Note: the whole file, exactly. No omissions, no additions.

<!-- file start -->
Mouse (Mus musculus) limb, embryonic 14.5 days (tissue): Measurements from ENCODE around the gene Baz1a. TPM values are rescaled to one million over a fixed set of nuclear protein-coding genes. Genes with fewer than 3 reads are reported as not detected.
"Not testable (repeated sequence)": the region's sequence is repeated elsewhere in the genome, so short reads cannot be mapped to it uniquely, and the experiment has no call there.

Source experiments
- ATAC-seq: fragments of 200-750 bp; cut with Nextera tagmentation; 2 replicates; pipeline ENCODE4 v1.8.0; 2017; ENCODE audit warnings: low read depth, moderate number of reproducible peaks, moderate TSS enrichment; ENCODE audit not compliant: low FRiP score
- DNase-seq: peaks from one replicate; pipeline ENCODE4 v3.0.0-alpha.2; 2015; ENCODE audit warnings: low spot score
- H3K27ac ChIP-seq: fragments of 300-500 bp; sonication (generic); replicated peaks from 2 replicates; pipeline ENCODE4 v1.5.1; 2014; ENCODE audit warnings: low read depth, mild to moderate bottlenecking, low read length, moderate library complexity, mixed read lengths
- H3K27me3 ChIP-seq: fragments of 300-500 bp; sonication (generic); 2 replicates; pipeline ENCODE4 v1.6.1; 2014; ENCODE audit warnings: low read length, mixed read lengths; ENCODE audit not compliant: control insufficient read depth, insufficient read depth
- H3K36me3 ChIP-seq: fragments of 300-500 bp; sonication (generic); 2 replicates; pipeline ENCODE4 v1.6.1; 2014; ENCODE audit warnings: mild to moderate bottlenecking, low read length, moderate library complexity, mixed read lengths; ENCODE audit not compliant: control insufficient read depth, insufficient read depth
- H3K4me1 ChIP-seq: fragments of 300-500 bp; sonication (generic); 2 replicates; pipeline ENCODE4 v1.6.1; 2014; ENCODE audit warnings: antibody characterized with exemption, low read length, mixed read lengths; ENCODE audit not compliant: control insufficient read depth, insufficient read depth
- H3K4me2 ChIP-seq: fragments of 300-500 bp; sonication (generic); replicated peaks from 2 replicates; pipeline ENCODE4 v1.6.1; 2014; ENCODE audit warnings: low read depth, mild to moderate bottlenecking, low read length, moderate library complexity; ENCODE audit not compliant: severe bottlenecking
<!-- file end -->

Mouse (Mus musculus) limb, embryonic 14.5 days (tissue): Measurements from ENCODE around the gene Baz1a. TPM values are rescaled to one million over a fixed set of nuclear protein-coding genes. Genes with fewer than 3 reads are reported as not detected.
"Not testable (repeated sequence)": the region's sequence is repeated elsewhere in the genome, so short reads cannot be mapped to it uniquely, and the experiment has no call there.

Source experiments
- ATAC-seq: fragments of 200-750 bp; cut with Nextera tagmentation; 2 replicates; pipeline ENCODE4 v1.8.0; 2017; ENCODE audit warnings: low read depth, moderate number of reproducible peaks, moderate TSS enrichment; ENCODE audit not compliant: low FRiP score
- DNase-seq: peaks from one replicate; pipeline ENCODE4 v3.0.0-alpha.2; 2015; ENCODE audit warnings: low spot score
- H3K27ac ChIP-seq: fragments of 300-500 bp; sonication (generic); replicated peaks from 2 replicates; pipeline ENCODE4 v1.5.1; 2014; ENCODE audit warnings: low read depth, mild to moderate bottlenecking, low read length, moderate library complexity, mixed read lengths
- H3K27me3 ChIP-seq: fragments of 300-500 bp; sonication (generic); 2 replicates; pipeline ENCODE4 v1.6.1; 2014; ENCODE audit warnings: low read length, mixed read lengths; ENCODE audit not compliant: control insufficient read depth, insufficient read depth
- H3K36me3 ChIP-seq: fragments of 300-500 bp; sonication (generic); 2 replicates; pipeline ENCODE4 v1.6.1; 2014; ENCODE audit warnings: mild to moderate bottlenecking, low read length, moderate library complexity, mixed read lengths; ENCODE audit not compliant: control insufficient read depth, insufficient read depth
- H3K4me1 ChIP-seq: fragments of 300-500 bp; sonication (generic); 2 replicates; pipeline ENCODE4 v1.6.1; 2014; ENCODE audit warnings: antibody characterized with exemption, low read length, mixed read lengths; ENCODE audit not compliant: control insufficient read depth, insufficient read depth
- H3K4me2 ChIP-seq: fragments of 300-500 bp; sonication (generic); replicated peaks from 2 replicates; pipeline ENCODE4 v1.6.1; 2014; ENCODE audit warnings: low read depth, mild to moderate bottlenecking, low read length, moderate library complexity; ENCODE audit not compliant: severe bottlenecking